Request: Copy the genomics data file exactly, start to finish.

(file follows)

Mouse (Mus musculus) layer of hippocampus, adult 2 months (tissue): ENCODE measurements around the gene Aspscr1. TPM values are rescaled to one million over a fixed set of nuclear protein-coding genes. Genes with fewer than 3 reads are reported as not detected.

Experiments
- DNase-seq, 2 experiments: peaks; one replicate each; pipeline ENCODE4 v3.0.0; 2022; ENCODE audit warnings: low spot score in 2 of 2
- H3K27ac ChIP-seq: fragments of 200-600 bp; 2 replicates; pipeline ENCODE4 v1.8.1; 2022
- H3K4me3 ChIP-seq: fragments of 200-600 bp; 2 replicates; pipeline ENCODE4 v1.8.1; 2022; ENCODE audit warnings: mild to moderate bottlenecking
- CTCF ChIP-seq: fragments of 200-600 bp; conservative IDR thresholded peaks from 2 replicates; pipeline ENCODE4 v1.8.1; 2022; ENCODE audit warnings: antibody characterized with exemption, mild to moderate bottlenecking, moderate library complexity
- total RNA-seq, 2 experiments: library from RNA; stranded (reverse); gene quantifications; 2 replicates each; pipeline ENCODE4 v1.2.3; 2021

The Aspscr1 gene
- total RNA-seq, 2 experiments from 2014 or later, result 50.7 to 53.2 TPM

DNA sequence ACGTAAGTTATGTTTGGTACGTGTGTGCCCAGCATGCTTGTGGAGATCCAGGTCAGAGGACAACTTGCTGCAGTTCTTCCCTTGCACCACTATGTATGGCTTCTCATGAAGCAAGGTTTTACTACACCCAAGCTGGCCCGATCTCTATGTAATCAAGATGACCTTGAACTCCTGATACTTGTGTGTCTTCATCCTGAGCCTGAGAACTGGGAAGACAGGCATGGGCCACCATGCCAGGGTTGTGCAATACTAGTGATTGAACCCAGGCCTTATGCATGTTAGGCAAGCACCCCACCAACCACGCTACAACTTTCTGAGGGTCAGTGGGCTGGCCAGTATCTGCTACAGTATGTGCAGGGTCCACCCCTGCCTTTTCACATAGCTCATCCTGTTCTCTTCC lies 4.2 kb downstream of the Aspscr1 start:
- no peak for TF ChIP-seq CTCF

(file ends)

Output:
Mouse (Mus musculus) layer of hippocampus, adult 2 months (tissue): ENCODE measurements around the gene Aspscr1. TPM values are rescaled to one million over a fixed set of nuclear protein-coding genes. Genes with fewer than 3 reads are reported as not detected.

Experiments
- DNase-seq, 2 experiments: peaks; one replicate each; pipeline ENCODE4 v3.0.0; 2022; ENCODE audit warnings: low spot score in 2 of 2
- H3K27ac ChIP-seq: fragments of 200-600 bp; 2 replicates; pipeline ENCODE4 v1.8.1; 2022
- H3K4me3 ChIP-seq: fragments of 200-600 bp; 2 replicates; pipeline ENCODE4 v1.8.1; 2022; ENCODE audit warnings: mild to moderate bottlenecking
- CTCF ChIP-seq: fragments of 200-600 bp; conservative IDR thresholded peaks from 2 replicates; pipeline ENCODE4 v1.8.1; 2022; ENCODE audit warnings: antibody characterized with exemption, mild to moderate bottlenecking, moderate library complexity
- total RNA-seq, 2 experiments: library from RNA; stranded (reverse); gene quantifications; 2 replicates each; pipeline ENCODE4 v1.2.3; 2021

The Aspscr1 gene
- total RNA-seq, 2 experiments from 2014 or later, result 50.7 to 53.2 TPM

DNA sequence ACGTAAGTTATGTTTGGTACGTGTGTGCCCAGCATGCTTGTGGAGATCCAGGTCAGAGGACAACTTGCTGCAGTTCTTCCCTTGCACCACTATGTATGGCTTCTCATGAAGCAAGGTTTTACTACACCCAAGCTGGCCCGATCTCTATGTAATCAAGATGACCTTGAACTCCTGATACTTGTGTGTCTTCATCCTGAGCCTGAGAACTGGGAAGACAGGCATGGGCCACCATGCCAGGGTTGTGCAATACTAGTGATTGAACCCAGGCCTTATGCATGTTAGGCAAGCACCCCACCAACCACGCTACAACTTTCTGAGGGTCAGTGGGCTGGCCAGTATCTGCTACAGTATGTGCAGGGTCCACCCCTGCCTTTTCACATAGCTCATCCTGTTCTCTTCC lies 4.2 kb downstream of the Aspscr1 start:
- no peak for TF ChIP-seq CTCF